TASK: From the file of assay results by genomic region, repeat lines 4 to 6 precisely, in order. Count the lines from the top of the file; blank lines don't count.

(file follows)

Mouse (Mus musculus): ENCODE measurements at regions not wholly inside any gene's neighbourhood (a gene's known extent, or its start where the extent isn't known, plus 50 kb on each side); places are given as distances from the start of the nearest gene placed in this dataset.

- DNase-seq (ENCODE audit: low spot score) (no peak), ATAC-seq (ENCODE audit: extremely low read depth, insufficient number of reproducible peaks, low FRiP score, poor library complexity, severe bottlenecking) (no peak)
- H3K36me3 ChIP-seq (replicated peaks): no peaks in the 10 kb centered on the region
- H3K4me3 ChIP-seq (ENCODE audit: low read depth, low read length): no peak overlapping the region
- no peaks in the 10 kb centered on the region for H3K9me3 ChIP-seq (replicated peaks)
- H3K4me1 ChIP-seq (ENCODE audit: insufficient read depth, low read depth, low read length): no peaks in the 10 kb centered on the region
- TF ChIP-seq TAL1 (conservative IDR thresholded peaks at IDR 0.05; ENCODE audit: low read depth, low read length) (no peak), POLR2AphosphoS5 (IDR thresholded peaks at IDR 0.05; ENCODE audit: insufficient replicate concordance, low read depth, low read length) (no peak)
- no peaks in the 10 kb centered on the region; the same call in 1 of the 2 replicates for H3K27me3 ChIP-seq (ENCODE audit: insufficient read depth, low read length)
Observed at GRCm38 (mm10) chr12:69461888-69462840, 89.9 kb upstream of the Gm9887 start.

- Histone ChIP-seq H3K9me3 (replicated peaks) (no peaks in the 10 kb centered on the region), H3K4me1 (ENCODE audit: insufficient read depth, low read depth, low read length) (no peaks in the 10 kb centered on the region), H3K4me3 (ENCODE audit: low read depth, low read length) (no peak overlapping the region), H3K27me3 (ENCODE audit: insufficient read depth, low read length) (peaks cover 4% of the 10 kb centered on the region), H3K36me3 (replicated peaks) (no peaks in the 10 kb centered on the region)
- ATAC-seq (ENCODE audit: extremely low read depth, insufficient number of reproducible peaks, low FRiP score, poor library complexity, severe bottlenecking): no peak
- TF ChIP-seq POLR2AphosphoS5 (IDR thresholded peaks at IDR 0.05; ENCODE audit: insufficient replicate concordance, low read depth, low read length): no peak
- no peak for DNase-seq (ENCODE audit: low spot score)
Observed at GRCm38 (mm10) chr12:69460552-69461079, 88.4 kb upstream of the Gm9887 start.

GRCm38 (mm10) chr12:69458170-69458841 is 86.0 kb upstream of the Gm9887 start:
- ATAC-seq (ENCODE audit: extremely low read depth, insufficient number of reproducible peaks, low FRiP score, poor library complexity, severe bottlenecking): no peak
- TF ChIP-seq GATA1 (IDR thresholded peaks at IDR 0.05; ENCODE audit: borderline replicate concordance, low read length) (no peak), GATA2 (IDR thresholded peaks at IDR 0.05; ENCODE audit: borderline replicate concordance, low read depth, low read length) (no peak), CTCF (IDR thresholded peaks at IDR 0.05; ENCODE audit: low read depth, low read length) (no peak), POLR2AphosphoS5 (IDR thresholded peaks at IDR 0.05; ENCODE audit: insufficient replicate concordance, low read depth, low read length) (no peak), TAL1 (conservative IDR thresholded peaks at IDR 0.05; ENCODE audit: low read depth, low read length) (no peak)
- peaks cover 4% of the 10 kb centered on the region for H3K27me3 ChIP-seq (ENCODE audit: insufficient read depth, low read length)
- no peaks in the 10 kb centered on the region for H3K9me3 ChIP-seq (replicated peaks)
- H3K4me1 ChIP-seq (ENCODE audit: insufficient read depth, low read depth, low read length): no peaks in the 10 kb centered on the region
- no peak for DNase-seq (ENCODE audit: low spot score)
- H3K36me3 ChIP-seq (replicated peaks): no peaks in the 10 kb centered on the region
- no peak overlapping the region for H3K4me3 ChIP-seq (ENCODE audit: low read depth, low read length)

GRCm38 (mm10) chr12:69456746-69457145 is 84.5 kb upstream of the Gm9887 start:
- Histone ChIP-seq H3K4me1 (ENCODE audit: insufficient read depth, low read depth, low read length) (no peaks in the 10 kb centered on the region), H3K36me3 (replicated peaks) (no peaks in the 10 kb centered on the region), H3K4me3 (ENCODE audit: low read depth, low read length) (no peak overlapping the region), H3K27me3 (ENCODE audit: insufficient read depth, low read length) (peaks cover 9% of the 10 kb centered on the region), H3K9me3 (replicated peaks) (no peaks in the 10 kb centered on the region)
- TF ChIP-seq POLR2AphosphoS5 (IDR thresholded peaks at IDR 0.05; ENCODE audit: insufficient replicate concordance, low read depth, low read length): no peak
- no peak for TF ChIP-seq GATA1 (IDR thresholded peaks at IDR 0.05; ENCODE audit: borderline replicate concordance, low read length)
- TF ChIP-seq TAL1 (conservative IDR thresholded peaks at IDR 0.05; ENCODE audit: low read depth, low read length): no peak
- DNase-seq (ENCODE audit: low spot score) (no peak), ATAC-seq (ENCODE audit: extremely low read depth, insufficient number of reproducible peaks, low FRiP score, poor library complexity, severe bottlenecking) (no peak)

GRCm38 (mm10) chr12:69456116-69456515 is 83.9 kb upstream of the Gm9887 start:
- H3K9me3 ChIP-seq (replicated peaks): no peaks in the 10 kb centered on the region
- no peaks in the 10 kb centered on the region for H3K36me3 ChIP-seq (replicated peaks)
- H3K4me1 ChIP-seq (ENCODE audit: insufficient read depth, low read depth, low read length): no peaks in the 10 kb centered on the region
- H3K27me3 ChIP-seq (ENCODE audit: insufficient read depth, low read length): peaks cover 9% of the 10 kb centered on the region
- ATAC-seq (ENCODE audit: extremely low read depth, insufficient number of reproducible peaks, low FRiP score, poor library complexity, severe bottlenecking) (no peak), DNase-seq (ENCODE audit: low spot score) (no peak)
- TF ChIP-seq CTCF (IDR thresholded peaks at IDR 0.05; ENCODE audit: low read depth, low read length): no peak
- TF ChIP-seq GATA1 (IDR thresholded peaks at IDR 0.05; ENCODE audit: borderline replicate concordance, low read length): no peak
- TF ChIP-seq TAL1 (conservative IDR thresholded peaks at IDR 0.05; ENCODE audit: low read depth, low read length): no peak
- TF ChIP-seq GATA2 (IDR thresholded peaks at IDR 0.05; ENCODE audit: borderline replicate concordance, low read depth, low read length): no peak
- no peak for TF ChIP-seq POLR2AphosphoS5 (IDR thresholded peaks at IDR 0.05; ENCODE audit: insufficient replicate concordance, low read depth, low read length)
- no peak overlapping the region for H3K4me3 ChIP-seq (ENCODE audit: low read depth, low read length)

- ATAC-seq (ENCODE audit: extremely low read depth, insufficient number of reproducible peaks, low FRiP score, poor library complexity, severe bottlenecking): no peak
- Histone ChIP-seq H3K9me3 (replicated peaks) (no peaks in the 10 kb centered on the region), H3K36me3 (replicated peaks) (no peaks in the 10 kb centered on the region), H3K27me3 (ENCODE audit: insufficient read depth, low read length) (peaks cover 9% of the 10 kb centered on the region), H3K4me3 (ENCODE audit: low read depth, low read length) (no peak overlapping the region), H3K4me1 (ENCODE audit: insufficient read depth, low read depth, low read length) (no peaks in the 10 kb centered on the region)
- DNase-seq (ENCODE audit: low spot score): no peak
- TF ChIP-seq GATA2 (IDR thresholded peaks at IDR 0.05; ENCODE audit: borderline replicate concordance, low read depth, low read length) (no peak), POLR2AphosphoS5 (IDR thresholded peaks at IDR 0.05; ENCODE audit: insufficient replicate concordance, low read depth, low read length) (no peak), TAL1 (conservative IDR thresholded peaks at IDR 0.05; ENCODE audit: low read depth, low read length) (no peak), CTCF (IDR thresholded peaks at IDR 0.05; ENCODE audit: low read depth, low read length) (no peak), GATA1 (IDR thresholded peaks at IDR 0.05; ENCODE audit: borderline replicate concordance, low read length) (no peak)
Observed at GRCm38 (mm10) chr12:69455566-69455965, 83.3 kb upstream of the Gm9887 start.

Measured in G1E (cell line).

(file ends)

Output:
- H3K4me3 ChIP-seq (ENCODE audit: low read depth, low read length): no peak overlapping the region
- no peaks in the 10 kb centered on the region for H3K9me3 ChIP-seq (replicated peaks)
- H3K4me1 ChIP-seq (ENCODE audit: insufficient read depth, low read depth, low read length): no peaks in the 10 kb centered on the region